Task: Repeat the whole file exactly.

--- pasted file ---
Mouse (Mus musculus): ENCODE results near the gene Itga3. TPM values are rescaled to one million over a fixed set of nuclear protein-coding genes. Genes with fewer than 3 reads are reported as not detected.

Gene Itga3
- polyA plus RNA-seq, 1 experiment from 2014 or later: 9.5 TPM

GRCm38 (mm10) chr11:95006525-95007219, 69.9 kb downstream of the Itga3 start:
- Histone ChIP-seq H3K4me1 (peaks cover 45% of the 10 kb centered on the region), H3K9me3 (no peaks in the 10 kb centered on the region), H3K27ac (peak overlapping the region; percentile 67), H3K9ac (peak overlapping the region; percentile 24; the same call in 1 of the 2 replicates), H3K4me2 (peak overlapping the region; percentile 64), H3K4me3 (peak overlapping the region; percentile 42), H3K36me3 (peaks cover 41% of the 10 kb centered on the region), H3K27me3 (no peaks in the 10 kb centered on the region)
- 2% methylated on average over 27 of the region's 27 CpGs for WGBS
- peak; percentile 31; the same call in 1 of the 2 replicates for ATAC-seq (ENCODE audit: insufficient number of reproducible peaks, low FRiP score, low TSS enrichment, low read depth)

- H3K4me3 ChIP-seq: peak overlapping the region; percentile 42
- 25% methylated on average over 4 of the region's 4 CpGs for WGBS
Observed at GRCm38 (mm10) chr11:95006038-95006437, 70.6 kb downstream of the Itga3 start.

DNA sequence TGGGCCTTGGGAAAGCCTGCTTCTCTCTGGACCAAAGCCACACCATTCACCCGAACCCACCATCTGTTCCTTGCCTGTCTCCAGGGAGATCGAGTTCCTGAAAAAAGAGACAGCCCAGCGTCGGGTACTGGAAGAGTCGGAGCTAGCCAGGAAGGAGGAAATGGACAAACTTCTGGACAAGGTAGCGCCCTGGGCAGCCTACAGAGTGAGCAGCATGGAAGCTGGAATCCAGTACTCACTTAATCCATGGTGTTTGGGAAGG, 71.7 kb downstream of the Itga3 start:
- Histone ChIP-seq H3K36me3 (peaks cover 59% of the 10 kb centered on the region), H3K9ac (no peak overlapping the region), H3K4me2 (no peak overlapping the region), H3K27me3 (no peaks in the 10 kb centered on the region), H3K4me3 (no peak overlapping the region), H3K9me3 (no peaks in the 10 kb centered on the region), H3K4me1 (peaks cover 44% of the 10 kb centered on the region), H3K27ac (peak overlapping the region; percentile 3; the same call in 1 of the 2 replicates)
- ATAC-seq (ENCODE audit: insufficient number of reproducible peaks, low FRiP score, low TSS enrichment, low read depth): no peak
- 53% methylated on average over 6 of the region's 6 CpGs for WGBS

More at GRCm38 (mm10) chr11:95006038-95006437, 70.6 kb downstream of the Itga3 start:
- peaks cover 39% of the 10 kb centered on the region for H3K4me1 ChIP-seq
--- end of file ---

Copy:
Mouse (Mus musculus): ENCODE results near the gene Itga3. TPM values are rescaled to one million over a fixed set of nuclear protein-coding genes. Genes with fewer than 3 reads are reported as not detected.

Gene Itga3
- polyA plus RNA-seq, 1 experiment from 2014 or later: 9.5 TPM

GRCm38 (mm10) chr11:95006525-95007219, 69.9 kb downstream of the Itga3 start:
- Histone ChIP-seq H3K4me1 (peaks cover 45% of the 10 kb centered on the region), H3K9me3 (no peaks in the 10 kb centered on the region), H3K27ac (peak overlapping the region; percentile 67), H3K9ac (peak overlapping the region; percentile 24; the same call in 1 of the 2 replicates), H3K4me2 (peak overlapping the region; percentile 64), H3K4me3 (peak overlapping the region; percentile 42), H3K36me3 (peaks cover 41% of the 10 kb centered on the region), H3K27me3 (no peaks in the 10 kb centered on the region)
- 2% methylated on average over 27 of the region's 27 CpGs for WGBS
- peak; percentile 31; the same call in 1 of the 2 replicates for ATAC-seq (ENCODE audit: insufficient number of reproducible peaks, low FRiP score, low TSS enrichment, low read depth)

- H3K4me3 ChIP-seq: peak overlapping the region; percentile 42
- 25% methylated on average over 4 of the region's 4 CpGs for WGBS
Observed at GRCm38 (mm10) chr11:95006038-95006437, 70.6 kb downstream of the Itga3 start.

DNA sequence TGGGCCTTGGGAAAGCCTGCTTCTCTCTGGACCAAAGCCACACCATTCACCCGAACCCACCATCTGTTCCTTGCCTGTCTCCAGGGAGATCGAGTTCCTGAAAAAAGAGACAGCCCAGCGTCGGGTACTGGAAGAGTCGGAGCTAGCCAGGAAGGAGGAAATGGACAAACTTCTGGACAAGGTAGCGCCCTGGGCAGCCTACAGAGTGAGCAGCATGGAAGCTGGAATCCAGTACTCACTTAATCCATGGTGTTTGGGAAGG, 71.7 kb downstream of the Itga3 start:
- Histone ChIP-seq H3K36me3 (peaks cover 59% of the 10 kb centered on the region), H3K9ac (no peak overlapping the region), H3K4me2 (no peak overlapping the region), H3K27me3 (no peaks in the 10 kb centered on the region), H3K4me3 (no peak overlapping the region), H3K9me3 (no peaks in the 10 kb centered on the region), H3K4me1 (peaks cover 44% of the 10 kb centered on the region), H3K27ac (peak overlapping the region; percentile 3; the same call in 1 of the 2 replicates)
- ATAC-seq (ENCODE audit: insufficient number of reproducible peaks, low FRiP score, low TSS enrichment, low read depth): no peak
- 53% methylated on average over 6 of the region's 6 CpGs for WGBS

More at GRCm38 (mm10) chr11:95006038-95006437, 70.6 kb downstream of the Itga3 start:
- peaks cover 39% of the 10 kb centered on the region for H3K4me1 ChIP-seq